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Full text of "The manufacture and properties of iron and steel"

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pounds per square inch higher than if determined by the parallel-sided test.
(3)   Flat bars differ from rounds in having less tensile strength, lower elastic limit, lower elastic ratio, greater elongation, and a slightly lower reduction of area.
(4)   In testing flats the elongation increases regularly as the width increases, while the reduction of area regularly decreases.
(5)   The percentage of elongation decreases as the length of -the test piece increases.    The law of change is such that if a piece 8 inches long gives 30 per cent, elongation, a piece of infinite length would give about 24 per cent.
Nothing is more difficult than to state accurately the effect of different elements upon the strength and ductility of steel. Those who have studied and worked over the problem differ among themselves and differ widely. Yet it is a common thing for engineers to write a specification calling for a steel of a certain tensile strength, and limiting the content of carbon, phosphorus, manganese and sulphur. It often happens that such specifications are impracticable, if not impossible. For instance, the tensile strength is allowed to vary between 60,000 pounds and 70,000 pounds per square inch, but it may be that the highest allowable contents of carbon, phosphorus and manganese will actually give a strength of only 65,000 pounds. Now it will be evident that the true allow-ance of tensile strength is not 10,000 pounds, but 5000. pounds. It".is also evident that the manufacturer must keep his phosphorus and manganese at the highest point, a thing the engineer is very far from wishing, but which he has ignorantly made -necessary.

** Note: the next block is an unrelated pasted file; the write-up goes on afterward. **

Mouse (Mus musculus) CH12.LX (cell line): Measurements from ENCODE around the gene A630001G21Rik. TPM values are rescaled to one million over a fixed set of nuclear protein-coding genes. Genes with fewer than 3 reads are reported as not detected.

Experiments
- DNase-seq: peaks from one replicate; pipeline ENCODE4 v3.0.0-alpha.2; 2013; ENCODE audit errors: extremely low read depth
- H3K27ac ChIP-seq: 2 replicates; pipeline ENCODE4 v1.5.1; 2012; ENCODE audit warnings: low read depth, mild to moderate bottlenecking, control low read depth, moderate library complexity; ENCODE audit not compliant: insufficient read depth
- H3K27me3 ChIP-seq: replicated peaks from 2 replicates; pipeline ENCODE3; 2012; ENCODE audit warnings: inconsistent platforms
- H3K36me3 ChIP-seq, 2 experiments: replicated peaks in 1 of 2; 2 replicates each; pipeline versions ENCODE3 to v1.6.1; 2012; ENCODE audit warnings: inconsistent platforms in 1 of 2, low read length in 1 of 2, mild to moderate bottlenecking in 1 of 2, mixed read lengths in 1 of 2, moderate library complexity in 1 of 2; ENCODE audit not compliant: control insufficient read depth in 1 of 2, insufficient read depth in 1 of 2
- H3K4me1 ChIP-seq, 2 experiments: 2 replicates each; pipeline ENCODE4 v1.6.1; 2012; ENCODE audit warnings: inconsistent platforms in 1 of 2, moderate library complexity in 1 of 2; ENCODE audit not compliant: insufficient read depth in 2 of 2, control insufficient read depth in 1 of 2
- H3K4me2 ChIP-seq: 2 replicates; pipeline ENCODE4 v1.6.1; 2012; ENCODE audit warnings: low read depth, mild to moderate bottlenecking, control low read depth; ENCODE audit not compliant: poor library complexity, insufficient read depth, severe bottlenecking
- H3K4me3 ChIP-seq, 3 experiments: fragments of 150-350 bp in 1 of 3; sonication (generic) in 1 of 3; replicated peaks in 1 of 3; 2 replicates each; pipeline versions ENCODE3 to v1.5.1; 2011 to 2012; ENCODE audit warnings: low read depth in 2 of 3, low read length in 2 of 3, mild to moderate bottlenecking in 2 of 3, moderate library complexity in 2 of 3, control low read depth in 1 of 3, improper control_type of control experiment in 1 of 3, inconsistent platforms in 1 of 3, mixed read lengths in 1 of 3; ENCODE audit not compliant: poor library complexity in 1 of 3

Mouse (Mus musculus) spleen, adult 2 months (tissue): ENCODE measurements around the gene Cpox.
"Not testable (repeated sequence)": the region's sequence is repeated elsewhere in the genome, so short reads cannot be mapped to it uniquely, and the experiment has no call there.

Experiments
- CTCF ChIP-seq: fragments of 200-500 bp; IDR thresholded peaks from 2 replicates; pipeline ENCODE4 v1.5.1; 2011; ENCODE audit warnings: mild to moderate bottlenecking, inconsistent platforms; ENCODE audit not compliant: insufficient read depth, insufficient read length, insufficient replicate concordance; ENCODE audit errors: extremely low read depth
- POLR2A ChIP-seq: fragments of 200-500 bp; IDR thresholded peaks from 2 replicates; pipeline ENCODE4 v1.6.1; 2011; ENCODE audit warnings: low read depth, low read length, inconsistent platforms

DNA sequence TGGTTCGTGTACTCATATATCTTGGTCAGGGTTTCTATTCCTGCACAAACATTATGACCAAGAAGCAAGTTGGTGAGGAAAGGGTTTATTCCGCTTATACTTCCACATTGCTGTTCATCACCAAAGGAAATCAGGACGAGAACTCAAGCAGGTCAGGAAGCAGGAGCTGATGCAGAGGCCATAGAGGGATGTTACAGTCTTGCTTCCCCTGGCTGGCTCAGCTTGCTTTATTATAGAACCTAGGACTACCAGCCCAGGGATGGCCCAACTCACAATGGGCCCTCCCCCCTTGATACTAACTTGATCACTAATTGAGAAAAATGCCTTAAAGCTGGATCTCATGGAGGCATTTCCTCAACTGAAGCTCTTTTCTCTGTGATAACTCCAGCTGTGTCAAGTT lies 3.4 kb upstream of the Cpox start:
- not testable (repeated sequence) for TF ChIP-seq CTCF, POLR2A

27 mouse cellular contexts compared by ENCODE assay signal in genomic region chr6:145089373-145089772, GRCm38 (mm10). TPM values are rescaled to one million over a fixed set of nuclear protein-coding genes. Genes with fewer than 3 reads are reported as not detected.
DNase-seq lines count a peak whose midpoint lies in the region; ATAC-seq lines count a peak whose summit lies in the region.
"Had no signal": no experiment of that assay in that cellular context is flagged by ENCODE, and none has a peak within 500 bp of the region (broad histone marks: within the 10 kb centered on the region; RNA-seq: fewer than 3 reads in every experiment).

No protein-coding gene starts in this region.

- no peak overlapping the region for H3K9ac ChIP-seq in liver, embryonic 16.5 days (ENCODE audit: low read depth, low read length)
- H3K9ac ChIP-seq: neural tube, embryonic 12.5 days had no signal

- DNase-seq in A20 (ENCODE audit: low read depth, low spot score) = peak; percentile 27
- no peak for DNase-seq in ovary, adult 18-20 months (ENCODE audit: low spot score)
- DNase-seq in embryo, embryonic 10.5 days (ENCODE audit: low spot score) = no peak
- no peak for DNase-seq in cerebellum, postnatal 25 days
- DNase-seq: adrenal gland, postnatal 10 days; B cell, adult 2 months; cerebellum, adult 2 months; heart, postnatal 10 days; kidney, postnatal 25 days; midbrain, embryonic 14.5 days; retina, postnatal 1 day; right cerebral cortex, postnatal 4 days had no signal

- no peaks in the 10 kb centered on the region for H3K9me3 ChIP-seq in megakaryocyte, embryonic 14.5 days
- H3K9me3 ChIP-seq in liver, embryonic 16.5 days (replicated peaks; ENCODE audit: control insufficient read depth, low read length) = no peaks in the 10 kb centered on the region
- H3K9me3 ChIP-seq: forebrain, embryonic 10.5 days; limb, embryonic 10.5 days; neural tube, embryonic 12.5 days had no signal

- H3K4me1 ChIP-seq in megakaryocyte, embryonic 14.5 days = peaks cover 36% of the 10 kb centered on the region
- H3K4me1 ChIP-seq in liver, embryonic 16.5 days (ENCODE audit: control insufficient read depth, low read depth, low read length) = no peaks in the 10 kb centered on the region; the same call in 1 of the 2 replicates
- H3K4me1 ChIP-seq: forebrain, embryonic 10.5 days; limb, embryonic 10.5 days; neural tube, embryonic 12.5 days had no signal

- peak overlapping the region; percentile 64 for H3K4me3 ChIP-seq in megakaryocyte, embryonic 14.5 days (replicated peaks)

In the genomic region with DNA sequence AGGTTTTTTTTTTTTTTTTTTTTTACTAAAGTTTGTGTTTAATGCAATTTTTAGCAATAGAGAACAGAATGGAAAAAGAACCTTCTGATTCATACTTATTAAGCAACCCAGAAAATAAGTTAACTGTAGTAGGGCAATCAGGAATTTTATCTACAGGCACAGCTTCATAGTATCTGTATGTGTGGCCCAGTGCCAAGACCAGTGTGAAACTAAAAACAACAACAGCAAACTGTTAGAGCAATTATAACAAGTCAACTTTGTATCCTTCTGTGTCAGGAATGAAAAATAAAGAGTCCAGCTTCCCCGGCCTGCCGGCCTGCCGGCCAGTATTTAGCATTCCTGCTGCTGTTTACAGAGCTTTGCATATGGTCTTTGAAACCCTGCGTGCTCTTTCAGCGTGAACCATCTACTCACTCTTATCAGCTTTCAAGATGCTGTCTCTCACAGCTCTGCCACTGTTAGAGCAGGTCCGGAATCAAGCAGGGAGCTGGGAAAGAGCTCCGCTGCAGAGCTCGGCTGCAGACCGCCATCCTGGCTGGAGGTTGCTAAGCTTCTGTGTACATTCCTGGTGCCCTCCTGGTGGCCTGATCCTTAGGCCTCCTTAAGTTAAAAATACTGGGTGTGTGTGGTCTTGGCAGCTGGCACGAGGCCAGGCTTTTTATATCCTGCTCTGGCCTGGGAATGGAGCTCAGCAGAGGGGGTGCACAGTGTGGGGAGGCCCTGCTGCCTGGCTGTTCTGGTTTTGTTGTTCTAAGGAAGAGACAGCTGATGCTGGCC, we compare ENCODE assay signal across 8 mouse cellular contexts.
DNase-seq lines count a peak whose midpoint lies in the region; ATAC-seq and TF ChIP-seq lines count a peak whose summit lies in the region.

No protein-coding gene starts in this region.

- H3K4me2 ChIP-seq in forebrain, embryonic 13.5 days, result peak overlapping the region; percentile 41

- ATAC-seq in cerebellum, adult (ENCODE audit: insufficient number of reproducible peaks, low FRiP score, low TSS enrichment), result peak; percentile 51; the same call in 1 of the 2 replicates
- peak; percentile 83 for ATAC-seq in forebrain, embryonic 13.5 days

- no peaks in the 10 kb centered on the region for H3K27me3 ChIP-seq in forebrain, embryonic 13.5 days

The slightest consideration will show that it is a mathematical impossibility for the engineer to put both chemical and physical limits and have them coincide, unless he knows absolutely the effect of each element upon the strength of steel, and no man in the world claims to know that to-day. It is right for the engineer to specify certain parts of the chemical formula, but he must leave room for the manufacturer to attain the physical results. If he specifies the phosphorus limit, he should leave the carbon open, and if he specifies the carbon he should leave the phosphorus and manganese to the manufacturer.